Posted by: mulrickillion | February 5, 2012

Racial code words obscure real issues

By Juan William, TheHill.com, Jan 30, 2012 —

Two weeks ago at the Fox News/Wall Street Journal debate in Myrtle Beach, S.C., I asked each GOP presidential candidate some pointed questions about the racial politics that will play a big role in the presidential campaign.

Race is always a trigger in politics, but now a third of the nation are people of color — and their numbers are growing. With those minorities solidly in the Democratic camp and behind the first black president, the scene is set for a bonanza of racial politics.

The language of GOP racial politics is heavy on euphemisms that allow the speaker to deny any responsibility for the racial content of his message. The code words in this game are “entitlement society” — as used by Mitt Romney — and “poor work ethic” and “food stamp president” — as used by Newt Gingrich. References to a lack of respect for the “Founding Fathers” and the “Constitution” also make certain ears perk up by demonizing anyone supposedly threatening core “old-fashioned American values.”

The code also extends to attacks on legal immigrants, always carefully lumped in with illegal immigrants, as people seeking “amnesty” and taking jobs from Americans. 

But the code sometimes breaks down.

Last week a passionate Republican told GOP candidate Rick Santorum: “I never refer to Obama as President Obama because legally he is not [president]. He constantly says that our Constitution is passé and he ignores it. … He is an avowed Muslim and my question is, why isn’t something being done to get him out of government? He has no legal right to be calling himself president.”

Santorum did not blink. The man who recently said he meant “blah people” — when the world heard him say “black people” — as  he spoke about parasitic Americans who get better lives by taking “somebody else’s money,” did not correct the assault on the truth. Instead he agreed that Obama is attacking the Constitution and said: “Well, look, I’m trying my best to get him out of office.”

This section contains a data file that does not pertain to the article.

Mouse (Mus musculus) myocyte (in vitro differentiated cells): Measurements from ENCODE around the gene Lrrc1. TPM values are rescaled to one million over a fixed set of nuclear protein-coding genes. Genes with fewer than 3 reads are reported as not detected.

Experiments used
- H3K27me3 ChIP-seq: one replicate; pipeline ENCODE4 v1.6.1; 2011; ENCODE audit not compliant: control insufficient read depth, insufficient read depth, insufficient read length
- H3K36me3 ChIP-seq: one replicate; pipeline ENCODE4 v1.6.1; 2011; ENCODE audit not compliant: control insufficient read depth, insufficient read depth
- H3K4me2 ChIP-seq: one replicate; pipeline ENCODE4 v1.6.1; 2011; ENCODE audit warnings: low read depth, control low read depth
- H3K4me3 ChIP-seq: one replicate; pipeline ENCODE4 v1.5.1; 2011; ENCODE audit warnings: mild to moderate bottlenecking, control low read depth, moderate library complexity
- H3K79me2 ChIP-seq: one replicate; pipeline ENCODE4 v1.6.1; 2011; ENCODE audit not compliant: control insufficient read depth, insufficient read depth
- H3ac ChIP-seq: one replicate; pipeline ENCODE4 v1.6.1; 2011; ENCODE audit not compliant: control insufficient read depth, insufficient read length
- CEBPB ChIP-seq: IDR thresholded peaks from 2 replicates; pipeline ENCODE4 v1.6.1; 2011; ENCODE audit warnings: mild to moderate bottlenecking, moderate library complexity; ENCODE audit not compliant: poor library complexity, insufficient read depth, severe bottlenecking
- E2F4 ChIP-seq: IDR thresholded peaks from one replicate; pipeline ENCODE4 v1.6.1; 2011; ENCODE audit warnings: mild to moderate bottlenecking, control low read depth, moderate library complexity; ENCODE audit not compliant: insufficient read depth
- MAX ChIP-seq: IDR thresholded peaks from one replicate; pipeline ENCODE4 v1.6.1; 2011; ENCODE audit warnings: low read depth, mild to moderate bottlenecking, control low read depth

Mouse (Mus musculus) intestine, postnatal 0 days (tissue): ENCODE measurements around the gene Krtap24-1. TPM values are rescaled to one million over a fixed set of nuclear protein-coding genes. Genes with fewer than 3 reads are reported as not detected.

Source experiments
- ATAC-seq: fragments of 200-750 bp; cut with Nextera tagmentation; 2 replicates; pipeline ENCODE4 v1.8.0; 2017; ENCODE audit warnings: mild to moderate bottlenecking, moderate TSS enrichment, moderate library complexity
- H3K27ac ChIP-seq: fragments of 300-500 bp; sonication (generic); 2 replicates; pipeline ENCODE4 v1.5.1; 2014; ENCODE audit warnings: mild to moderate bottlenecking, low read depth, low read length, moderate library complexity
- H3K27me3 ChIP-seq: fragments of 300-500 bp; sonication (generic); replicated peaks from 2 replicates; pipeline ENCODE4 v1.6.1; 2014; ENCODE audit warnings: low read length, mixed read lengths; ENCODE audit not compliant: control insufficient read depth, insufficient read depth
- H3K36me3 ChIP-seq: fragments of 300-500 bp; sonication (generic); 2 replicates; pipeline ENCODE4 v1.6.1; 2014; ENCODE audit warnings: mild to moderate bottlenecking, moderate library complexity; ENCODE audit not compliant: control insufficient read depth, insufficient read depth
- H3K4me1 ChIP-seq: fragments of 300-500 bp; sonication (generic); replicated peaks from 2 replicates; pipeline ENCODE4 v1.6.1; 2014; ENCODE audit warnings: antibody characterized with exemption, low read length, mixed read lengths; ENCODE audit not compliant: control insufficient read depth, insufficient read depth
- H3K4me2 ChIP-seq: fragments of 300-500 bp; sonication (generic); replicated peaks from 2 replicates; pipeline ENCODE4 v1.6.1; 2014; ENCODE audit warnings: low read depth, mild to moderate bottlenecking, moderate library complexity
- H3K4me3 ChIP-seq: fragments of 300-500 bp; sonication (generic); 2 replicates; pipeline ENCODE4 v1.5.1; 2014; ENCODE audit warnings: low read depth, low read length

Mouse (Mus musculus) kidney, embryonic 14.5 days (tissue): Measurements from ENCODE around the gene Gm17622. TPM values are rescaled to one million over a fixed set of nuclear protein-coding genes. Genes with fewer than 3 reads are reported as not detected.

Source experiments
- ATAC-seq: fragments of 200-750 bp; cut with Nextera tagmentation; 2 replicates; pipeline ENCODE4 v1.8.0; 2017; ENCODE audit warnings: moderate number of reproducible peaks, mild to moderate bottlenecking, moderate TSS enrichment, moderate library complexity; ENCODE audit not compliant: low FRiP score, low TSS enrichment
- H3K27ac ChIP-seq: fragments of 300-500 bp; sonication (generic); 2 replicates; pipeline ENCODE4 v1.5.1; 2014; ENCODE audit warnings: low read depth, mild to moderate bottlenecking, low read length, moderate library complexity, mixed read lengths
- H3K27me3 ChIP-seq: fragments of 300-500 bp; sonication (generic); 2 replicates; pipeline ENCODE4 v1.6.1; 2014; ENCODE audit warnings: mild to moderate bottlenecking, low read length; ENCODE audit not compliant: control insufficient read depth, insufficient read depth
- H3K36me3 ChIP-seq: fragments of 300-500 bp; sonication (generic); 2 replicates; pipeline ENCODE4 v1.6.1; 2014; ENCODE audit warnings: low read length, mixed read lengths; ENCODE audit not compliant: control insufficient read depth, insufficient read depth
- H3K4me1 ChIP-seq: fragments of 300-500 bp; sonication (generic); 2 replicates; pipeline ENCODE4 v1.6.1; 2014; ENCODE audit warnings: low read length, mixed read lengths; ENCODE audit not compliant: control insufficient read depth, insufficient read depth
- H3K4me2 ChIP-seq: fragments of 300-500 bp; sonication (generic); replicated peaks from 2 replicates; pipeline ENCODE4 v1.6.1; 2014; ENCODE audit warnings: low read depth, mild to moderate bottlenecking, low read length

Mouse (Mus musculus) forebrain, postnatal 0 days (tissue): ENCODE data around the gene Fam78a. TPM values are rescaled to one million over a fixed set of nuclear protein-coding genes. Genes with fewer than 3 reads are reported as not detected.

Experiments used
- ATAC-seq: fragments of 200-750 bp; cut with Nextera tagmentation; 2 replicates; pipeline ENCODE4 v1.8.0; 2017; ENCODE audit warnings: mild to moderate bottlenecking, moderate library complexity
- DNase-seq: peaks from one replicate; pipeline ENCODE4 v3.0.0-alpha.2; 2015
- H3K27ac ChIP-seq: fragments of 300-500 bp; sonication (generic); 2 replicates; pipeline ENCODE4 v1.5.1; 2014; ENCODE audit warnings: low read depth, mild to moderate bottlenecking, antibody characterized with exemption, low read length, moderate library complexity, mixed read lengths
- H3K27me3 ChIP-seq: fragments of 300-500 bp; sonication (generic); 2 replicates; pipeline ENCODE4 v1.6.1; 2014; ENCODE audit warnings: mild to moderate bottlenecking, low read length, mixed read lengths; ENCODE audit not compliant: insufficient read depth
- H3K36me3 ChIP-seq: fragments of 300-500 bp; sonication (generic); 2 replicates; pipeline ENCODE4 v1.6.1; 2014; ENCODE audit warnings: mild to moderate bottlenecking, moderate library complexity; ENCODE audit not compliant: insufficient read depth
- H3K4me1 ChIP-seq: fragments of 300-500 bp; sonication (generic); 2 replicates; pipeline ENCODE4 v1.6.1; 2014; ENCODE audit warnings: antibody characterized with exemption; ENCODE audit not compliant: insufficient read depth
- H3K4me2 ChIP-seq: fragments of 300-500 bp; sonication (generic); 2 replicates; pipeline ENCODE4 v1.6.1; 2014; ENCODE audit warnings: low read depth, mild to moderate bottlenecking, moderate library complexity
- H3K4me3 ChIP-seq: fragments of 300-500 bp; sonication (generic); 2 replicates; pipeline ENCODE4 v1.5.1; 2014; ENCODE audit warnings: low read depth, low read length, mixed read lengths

Santorum did not follow Sen. John McCain’s example in 2008 when a Republican called Obama an “Arab.” McCain responded that while he had policy differences with Obama he is a “decent, family man [and] citizen”. . . .

Just last week, the Labor Department reported that while the national unemployment rate fell slightly, black unemployment rose again from 15.5 percent to 15.8 percent and from 39.6 percent to 42.1 percent among young black people. The same report showed 11 percent of Hispanics are unemployed.

The problem is not a lack of work ethic on the part of the poor, who are disproportionately minorities. The problem is there are few good jobs for blue-collar people with the best work ethic.

Let’s have an honest debate about why this is the case and what we can do to fix it.

But I regret that our political discourse has become so fragmented and combative that the point I was trying to make was obscured by pro-wrestling theatrics and post-debate spin.

Poverty, unemployment and the hopelessness that pervade minority communities are real issues that the GOP nominee, and President Obama for that matter, should address in this campaign.

Racial code words obscure real issues – TheHill.com

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